Monday, November 10, 2014

Taking a Break is Hard

Right now, I don't like resting. It's stressing me out. I'm tired of saying no, tired of the dragging feeling that I'm letting someone down. I'm tired of not being able to "be there" for people I love. I'm ready to be better already. 
my cat patiently demonstrates daily how this
break-taking is done

While I determined to do this for the long haul, I feel like I have a timer ticking in my head. It's counting down to when people's expectations will go back up, or their patience for the reality of my recuperating will expire. I feel on edge, waiting for the backlash. I realize this is dysfunctional thinking. I can't know what people near or far are thinking unless they tell me. I can't stop them from judging me if they choose. Even if I sacrificed my wellness to do my "normal" amount, it would not be enough for everyone. So this thinking doesn't serve me, but holy cow, it's persistent. 

This makes me aware of a stigma. We call people underachievers, lazy, even moocher. People who don't bother to contribute. "If everyone did what they do, this would never work!" And I get it. The people who say that are usually sacrificing to make something happen and it's hard to understand why someone else gets a break. The judger's usually tired themselves, and could use a break but because of the obligation they feel, they believe they can't. I've been on both sides, but camping out on the Break-Taking side for a matter of months is messing with my brain. 

I only remember a parent calling me a name once as a kid. "Lazy bones." The name sunk deep down inside me because I hardly knew who I was yet. I've fought that name every day since, my soul gritting out, "It's not true. It's not true." And no matter my over-achievements, I couldn't shake it. When I married and all emotional hell broke loose, I saw a counselor who helped me shine light on this complex and so now, I know what I'm fighting. That means I get to win sometimes.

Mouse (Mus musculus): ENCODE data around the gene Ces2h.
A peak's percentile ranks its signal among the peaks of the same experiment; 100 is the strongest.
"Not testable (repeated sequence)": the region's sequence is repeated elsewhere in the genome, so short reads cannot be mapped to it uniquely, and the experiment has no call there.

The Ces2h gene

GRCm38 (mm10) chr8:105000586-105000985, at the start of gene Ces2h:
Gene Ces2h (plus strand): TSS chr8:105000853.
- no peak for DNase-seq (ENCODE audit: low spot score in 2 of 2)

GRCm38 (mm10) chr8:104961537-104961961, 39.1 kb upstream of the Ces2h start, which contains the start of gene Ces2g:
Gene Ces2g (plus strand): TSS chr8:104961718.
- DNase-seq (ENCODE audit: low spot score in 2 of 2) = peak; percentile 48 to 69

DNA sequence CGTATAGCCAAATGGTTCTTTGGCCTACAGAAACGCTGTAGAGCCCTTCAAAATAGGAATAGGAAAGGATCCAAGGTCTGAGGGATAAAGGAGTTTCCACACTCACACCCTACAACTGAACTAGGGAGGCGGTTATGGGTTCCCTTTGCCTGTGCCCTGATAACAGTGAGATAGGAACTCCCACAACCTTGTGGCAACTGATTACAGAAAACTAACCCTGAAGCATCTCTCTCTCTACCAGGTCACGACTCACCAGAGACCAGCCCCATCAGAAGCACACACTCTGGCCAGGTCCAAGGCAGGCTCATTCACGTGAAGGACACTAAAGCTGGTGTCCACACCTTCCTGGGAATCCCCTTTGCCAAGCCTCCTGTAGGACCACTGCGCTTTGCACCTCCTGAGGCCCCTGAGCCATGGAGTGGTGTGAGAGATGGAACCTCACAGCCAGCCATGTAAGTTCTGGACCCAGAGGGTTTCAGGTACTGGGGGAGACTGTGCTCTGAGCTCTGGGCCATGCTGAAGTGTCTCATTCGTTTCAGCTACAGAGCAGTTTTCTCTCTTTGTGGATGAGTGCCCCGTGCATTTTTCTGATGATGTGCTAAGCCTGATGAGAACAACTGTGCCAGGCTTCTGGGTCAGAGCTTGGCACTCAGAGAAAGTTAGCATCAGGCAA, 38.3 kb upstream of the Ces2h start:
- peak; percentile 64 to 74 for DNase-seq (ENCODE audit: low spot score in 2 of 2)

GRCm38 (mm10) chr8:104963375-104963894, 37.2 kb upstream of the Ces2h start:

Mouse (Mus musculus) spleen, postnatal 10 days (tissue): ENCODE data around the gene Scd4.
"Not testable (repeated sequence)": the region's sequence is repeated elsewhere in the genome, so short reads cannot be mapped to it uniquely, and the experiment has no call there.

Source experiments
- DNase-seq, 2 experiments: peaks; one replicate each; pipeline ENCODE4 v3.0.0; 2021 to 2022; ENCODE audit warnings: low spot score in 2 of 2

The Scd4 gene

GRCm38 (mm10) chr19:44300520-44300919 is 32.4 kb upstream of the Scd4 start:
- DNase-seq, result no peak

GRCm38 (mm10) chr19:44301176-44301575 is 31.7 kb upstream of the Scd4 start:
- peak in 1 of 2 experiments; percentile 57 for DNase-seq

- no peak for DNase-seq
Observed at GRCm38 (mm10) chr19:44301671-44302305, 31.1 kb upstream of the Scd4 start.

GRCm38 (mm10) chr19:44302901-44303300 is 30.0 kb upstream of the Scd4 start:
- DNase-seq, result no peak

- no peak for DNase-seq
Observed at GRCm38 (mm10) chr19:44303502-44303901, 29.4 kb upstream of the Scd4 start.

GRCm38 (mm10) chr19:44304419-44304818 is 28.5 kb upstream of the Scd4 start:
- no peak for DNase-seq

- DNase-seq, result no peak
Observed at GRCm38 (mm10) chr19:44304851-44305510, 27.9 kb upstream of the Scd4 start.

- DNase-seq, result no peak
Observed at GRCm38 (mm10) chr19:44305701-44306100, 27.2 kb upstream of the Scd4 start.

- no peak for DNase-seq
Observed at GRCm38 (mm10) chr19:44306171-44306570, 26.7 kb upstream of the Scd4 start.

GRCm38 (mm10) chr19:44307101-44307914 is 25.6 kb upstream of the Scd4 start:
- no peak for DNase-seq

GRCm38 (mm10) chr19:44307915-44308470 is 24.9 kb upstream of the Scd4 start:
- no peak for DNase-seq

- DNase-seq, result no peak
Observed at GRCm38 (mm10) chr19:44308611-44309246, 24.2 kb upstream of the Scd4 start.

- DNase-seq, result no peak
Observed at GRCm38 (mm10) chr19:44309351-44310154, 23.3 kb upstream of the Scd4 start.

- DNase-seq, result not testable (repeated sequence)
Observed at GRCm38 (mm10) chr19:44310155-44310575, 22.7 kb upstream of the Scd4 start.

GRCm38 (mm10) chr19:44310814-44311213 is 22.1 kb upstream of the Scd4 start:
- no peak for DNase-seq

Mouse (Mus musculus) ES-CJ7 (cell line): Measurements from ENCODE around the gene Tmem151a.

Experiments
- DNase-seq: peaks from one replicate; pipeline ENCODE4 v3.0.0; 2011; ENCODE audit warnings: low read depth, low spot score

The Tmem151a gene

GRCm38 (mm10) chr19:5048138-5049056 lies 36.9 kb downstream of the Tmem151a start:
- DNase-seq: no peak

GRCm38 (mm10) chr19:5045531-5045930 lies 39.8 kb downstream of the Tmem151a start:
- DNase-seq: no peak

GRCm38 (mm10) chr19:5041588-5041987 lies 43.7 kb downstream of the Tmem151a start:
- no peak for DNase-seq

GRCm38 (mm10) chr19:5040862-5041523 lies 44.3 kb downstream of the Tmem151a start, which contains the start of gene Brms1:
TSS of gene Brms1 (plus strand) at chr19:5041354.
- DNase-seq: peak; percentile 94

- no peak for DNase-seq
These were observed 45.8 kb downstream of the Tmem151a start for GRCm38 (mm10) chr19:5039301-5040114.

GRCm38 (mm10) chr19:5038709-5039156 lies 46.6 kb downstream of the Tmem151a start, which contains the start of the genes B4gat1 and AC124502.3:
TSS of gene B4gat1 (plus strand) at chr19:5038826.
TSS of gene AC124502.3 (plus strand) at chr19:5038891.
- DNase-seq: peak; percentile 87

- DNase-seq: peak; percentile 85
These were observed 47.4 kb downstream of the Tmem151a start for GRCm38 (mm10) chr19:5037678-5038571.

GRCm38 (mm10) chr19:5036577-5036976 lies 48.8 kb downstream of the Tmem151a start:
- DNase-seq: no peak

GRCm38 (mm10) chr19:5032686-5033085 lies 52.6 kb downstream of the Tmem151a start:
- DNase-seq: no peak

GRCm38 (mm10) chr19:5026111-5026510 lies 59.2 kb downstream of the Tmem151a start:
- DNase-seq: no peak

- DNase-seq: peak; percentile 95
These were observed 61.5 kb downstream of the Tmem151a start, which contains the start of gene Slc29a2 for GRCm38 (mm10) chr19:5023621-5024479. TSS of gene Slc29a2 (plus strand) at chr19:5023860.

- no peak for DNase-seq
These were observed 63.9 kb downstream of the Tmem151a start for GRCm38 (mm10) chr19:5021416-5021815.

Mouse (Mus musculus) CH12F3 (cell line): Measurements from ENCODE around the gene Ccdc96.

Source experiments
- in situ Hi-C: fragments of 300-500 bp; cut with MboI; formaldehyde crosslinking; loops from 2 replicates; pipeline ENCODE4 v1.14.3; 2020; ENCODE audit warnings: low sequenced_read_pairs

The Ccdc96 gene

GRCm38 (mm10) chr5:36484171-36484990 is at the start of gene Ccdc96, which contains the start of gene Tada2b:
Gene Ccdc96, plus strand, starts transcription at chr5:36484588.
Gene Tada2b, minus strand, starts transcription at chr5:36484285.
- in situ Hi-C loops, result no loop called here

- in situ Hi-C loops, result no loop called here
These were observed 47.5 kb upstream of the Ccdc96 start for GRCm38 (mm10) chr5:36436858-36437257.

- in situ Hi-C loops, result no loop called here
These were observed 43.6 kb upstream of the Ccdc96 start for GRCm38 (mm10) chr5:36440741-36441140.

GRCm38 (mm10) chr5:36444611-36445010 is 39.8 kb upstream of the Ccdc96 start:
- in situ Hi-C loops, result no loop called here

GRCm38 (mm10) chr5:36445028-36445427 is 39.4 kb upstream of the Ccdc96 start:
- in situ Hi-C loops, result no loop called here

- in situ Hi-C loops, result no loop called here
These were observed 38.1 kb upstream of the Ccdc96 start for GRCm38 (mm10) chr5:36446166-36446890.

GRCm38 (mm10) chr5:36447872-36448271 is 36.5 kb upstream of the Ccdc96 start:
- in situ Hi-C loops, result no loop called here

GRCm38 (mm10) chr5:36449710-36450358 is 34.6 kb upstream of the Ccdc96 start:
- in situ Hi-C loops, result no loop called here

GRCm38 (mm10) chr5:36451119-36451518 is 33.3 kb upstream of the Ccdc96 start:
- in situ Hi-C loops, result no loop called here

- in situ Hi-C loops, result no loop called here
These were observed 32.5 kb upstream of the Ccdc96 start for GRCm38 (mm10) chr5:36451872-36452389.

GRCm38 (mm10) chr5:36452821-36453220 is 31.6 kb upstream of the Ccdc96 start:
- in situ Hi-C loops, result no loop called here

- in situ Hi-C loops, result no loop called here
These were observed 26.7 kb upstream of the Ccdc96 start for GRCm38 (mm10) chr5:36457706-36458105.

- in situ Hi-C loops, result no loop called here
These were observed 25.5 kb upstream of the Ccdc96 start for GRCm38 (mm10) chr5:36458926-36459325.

My wins have been few and far between lately, since I wake every day with an idea of what I'd like to do and who I'd like to reach out to that day. So when I get home from work and have an hour before kid pick-up, I wish I could manage more than falling asleep on my couch.

After my last post, one of you commented about "radical self-care." I thought that was perfect. It is radical. When people are praised for being overachievers and go-getters and goal oriented, pushing pause can feel like crazy town. Forward momentum people can see, heck - that I can see, feels better. Hoping that something inside my body is putting itself back together while I nap and eat better and go to bed earlier feels nebulous and defeating. Especially on days when I seem to feel worse. 

So here's what I have to say to you and to myself: the truth. We all have times of productivity and recuperation. Some of us try to power through the recuperation times because of whatever baggage we have, but the body will finally force you to take a break. I want to take my break before I'm so sick that everyone will approve. I want to spare myself the autoimmune diseases I'm vulnerable to while my adrenal's are unhealthy. I'm ginormously grateful that in the eight years I've had this going on, I haven't gotten any of those diseases. But I don't intend to push my luck. Here and now, in a holiday season when it seems impossible, I will choose what's important, not what feels urgent. I'll remember that people who love me will wait, even when it's hard. Or that they'll eventually forgive me for not being there. If it's the hardest thing I ever do, I will get myself better. 

Take care of you.



P.S. Something weird happened to my signature file and it's not getting fixed any time soon, so accept my typed, "k." Along those lines, I apologize for the state of my ReadingRoom, since Amazon's book links suddenly are not showing and their help discussion forum isn't working either. I can't face calling strangers right now and trying to think about techy stuff...while talking to strangers. Gah!


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2 comments:

  1. Very powerful. And an important reminder to all of us adults -- why do we think it's okay to say things like that to children? I had a close friend's dad call me unreliable in high school. I was also an overachiever. Like you said, I have fought that for 20 years now. Anytime I couldn't follow through on a commitment (which does actually happen to normal people!) I would hear his voice again.

    Great reminder -- focus on what's important, not what feels urgent. {hugs}

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    1. Thanks for sharing. I've never written about this before - probably because of how small it seemed compared with how much pain it caused. You're right - it does happen to normal people and it's alright! Thanks for cheering me on. I think all this careful choosing will be a skill I'll love when I'm well.

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